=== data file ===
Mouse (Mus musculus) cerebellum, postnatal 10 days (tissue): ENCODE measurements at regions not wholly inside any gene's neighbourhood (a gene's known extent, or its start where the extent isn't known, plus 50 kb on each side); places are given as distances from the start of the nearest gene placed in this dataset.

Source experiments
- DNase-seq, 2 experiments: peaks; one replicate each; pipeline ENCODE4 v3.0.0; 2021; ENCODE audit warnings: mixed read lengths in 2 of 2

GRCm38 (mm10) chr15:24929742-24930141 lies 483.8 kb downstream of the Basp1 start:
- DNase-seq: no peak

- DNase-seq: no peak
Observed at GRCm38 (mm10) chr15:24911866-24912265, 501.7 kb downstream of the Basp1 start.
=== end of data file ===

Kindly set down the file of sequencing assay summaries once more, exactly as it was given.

Mouse (Mus musculus) cerebellum, postnatal 10 days (tissue): ENCODE measurements at regions not wholly inside any gene's neighbourhood (a gene's known extent, or its start where the extent isn't known, plus 50 kb on each side); places are given as distances from the start of the nearest gene placed in this dataset.

Source experiments
- DNase-seq, 2 experiments: peaks; one replicate each; pipeline ENCODE4 v3.0.0; 2021; ENCODE audit warnings: mixed read lengths in 2 of 2

GRCm38 (mm10) chr15:24929742-24930141 lies 483.8 kb downstream of the Basp1 start:
- DNase-seq: no peak

- DNase-seq: no peak
Observed at GRCm38 (mm10) chr15:24911866-24912265, 501.7 kb downstream of the Basp1 start.